THE basement auditorium of the Jewish Community Center on the Upper West Side is a sincere space. Big, brown and bare, it suggests a school gym, a place for officially sanctioned fun — which made a recent concert by Schmekel, a raucous klezmer-core punk band made up of “100% trans Jews,” all the more surprising.
“Schmekel” means little penis in Yiddish, and is a play on the fact that all four members were born female but now identify themselves on the masculine side of the gender spectrum. It’s an appropriate name for a band that started as a laugh.
“I made a joke at a diner about how it’d be funny if there were an all-transmasculine band called Schmekel that was all Jews,” said Lucian Kahn, 29, a guitarist and vocalist.
When Mr. Schwartz started to prepare for his bat mitzvah, he began questioning everything from his religion to his gender, and he sought support from his temple. “My rabbi sat down with me and we had many conversations,” Mr. Schwartz said.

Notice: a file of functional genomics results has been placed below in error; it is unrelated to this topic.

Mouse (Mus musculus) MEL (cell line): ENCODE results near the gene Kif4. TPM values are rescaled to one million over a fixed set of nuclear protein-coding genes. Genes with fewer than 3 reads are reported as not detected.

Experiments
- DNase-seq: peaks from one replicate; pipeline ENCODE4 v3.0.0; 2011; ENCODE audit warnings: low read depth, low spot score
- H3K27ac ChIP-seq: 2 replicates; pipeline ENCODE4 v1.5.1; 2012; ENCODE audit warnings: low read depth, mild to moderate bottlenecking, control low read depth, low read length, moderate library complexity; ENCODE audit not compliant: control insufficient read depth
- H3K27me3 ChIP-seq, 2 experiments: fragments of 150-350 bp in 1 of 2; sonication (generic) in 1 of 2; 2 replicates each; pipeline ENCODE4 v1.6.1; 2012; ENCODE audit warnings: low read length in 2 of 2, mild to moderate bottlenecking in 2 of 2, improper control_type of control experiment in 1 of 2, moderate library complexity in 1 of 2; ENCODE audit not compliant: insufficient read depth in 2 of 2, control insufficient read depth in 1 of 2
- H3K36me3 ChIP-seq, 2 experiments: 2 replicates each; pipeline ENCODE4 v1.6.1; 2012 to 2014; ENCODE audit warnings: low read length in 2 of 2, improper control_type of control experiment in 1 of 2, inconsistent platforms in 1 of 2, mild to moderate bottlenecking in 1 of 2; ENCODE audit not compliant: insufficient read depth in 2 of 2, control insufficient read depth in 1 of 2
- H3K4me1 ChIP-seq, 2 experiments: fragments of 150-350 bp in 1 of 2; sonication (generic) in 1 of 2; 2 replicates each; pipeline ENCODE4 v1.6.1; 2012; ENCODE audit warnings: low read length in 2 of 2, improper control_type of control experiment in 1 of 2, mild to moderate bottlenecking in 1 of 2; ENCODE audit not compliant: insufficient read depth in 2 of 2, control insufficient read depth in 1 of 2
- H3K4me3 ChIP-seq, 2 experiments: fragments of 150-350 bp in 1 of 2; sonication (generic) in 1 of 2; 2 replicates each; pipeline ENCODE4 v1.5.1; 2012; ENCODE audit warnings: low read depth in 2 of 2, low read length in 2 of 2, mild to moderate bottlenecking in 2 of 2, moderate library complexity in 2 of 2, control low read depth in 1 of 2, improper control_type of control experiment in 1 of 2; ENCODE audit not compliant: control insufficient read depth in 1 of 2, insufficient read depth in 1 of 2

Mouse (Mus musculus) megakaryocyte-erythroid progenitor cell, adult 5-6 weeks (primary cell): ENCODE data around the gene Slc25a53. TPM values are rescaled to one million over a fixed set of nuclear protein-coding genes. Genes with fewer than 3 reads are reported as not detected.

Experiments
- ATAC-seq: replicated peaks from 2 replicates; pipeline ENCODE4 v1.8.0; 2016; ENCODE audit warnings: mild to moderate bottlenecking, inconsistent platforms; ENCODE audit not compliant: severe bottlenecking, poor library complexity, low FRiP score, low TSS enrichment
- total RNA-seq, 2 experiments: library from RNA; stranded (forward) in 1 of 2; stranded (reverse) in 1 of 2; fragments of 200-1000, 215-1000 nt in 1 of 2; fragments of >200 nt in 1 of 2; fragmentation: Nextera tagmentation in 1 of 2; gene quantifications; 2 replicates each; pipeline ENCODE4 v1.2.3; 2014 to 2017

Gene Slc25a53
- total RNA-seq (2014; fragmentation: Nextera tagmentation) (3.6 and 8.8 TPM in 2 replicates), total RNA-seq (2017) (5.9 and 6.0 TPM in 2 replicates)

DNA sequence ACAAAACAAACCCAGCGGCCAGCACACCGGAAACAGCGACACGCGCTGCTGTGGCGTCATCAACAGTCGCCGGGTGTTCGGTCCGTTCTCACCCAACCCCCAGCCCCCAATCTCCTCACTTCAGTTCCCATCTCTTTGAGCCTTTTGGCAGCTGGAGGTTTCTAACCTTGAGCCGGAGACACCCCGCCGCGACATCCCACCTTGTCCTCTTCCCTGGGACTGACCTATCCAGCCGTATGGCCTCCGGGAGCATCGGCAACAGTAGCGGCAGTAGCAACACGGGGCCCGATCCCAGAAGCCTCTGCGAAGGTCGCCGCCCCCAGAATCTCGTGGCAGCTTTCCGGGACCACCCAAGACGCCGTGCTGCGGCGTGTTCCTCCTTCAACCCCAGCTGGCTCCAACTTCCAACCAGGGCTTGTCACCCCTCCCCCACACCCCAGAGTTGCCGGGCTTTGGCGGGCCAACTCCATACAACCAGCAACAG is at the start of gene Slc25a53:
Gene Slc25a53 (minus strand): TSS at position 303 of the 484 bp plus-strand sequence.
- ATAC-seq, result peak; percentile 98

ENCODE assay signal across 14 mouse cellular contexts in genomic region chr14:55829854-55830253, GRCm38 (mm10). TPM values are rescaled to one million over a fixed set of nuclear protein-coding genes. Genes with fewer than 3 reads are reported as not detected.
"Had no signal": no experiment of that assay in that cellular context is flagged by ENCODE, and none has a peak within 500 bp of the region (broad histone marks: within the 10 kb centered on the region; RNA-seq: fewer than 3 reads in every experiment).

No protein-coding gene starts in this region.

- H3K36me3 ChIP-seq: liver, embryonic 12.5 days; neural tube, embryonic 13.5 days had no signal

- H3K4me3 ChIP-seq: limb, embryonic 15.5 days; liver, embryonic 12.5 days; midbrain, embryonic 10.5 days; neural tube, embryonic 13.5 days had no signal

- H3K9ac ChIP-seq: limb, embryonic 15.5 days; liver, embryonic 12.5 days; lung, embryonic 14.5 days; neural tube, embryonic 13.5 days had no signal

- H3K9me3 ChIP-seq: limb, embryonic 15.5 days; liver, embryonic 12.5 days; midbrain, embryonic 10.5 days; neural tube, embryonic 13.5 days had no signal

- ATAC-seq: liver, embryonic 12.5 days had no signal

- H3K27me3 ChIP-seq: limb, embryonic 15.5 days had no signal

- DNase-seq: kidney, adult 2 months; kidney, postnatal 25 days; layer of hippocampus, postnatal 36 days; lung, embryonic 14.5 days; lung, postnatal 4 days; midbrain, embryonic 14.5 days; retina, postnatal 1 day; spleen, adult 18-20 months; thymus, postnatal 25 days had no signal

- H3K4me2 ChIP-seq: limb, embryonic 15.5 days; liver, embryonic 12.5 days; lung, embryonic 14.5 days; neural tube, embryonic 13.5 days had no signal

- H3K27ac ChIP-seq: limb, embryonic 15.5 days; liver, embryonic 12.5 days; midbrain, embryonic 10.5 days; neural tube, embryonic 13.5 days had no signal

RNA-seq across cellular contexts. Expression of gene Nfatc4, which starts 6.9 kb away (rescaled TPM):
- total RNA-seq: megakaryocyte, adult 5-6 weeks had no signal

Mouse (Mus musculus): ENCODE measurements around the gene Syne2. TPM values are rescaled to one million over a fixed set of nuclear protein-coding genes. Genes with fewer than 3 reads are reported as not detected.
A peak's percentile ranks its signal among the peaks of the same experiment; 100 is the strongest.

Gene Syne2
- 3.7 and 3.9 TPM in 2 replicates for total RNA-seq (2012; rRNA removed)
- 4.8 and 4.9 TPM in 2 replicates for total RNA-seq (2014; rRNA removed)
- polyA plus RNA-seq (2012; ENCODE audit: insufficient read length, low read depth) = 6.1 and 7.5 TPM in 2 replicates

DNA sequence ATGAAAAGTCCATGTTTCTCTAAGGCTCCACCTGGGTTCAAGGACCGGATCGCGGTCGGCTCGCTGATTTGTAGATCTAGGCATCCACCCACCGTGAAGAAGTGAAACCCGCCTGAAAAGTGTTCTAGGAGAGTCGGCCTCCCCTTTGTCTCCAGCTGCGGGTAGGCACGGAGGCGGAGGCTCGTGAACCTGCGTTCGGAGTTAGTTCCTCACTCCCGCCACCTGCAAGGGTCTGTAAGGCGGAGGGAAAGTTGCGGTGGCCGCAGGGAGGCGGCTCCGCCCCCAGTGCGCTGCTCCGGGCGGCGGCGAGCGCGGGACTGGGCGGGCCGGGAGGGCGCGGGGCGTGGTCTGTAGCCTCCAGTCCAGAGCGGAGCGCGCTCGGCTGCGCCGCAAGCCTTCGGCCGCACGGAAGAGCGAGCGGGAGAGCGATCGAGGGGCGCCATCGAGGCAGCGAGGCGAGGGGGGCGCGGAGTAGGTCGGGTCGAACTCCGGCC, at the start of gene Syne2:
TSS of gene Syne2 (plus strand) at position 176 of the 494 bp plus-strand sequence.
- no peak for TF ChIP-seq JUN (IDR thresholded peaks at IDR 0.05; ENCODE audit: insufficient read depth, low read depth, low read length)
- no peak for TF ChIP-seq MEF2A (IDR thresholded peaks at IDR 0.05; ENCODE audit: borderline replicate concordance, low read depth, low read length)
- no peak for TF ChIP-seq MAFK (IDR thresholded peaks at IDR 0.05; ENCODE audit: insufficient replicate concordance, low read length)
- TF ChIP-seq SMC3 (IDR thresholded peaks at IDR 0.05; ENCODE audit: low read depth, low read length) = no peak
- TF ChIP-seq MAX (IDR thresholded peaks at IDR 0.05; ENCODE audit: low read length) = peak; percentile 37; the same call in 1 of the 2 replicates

The rabbi told him that his soul was “probably a more masculine one,” and that he had to “live in the female experience to learn both sides of the coin.”
That, in Mr. Schwartz’s view, is what Judaism is all about. “We’re supposed to better ourselves as human beings, not as male or female,” he said. “That’s the ultimate goal.”
Indeed, for all the band’s irreverence, the foursome is serious about Judaism. Mr. Riot wears a skullcap, was born in Israel and grew up in Fair Lawn, N.J., in a modern Orthodox community. Mr. Kahn identifies as an atheist but holds a master’s degree in religious history from the University of Chicago’s Divinity School. And Simcha Halpert-Hanson (who prefers not to be identified with gendered honorifics or pronouns) grew up in the Reform movement but has always been drawn to a stricter interpretation of Judaism.
In the end, it may be their respect for and knowledge of their history that makes the band groundbreaking. They are not fractious rebels storming the castle of traditional faith, though they are fierce critics of homophobia, transphobia and misogyny in organized Jewish life. They see themselves as grounded in a strong Judaic tradition, even if the rest of the world doesn’t — yet. But they are reaching out, and the mainstream is reaching back.